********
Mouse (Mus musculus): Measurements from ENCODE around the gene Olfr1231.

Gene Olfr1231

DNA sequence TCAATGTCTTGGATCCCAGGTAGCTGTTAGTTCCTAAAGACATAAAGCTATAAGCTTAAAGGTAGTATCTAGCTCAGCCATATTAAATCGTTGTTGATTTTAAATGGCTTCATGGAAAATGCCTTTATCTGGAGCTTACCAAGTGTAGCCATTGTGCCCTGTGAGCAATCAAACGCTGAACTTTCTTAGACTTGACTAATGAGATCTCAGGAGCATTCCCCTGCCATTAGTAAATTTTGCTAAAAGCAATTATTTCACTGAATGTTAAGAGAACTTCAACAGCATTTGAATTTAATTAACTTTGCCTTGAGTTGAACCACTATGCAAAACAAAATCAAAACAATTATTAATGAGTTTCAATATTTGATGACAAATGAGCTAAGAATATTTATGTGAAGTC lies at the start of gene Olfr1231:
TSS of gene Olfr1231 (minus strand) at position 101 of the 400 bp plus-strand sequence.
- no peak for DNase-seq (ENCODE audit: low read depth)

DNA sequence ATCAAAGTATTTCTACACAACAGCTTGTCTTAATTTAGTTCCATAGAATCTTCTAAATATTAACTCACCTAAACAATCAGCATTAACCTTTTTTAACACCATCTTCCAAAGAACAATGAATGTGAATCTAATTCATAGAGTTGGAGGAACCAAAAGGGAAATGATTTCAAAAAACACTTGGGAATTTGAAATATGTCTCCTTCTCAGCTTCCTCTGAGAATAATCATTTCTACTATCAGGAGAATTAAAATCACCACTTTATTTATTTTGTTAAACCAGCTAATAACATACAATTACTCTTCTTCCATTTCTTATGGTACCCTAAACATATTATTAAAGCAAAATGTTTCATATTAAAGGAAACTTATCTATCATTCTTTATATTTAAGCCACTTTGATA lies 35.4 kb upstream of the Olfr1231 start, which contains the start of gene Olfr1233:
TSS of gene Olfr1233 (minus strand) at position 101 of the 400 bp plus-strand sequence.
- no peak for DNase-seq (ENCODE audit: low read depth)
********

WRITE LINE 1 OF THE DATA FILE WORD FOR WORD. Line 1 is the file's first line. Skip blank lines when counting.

Mouse (Mus musculus): Measurements from ENCODE around the gene Olfr1231.